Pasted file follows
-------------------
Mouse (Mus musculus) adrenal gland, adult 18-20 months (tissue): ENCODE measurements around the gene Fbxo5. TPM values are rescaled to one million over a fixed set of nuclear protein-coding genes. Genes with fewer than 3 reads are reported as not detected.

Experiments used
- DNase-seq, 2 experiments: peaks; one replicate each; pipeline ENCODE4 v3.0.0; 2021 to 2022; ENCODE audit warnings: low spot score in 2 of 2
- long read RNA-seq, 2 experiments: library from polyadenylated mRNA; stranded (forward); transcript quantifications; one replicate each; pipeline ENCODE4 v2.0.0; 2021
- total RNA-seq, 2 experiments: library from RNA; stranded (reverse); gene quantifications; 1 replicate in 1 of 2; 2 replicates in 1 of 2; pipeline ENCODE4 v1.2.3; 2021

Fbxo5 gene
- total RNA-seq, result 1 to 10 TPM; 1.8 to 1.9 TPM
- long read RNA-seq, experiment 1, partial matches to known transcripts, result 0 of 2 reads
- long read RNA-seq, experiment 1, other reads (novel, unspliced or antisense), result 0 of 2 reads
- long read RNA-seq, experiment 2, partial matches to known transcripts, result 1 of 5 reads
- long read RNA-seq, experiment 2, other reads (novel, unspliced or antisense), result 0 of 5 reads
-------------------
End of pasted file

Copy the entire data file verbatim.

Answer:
Mouse (Mus musculus) adrenal gland, adult 18-20 months (tissue): ENCODE measurements around the gene Fbxo5. TPM values are rescaled to one million over a fixed set of nuclear protein-coding genes. Genes with fewer than 3 reads are reported as not detected.

Experiments used
- DNase-seq, 2 experiments: peaks; one replicate each; pipeline ENCODE4 v3.0.0; 2021 to 2022; ENCODE audit warnings: low spot score in 2 of 2
- long read RNA-seq, 2 experiments: library from polyadenylated mRNA; stranded (forward); transcript quantifications; one replicate each; pipeline ENCODE4 v2.0.0; 2021
- total RNA-seq, 2 experiments: library from RNA; stranded (reverse); gene quantifications; 1 replicate in 1 of 2; 2 replicates in 1 of 2; pipeline ENCODE4 v1.2.3; 2021

Fbxo5 gene
- total RNA-seq, result 1 to 10 TPM; 1.8 to 1.9 TPM
- long read RNA-seq, experiment 1, partial matches to known transcripts, result 0 of 2 reads
- long read RNA-seq, experiment 1, other reads (novel, unspliced or antisense), result 0 of 2 reads
- long read RNA-seq, experiment 2, partial matches to known transcripts, result 1 of 5 reads
- long read RNA-seq, experiment 2, other reads (novel, unspliced or antisense), result 0 of 5 reads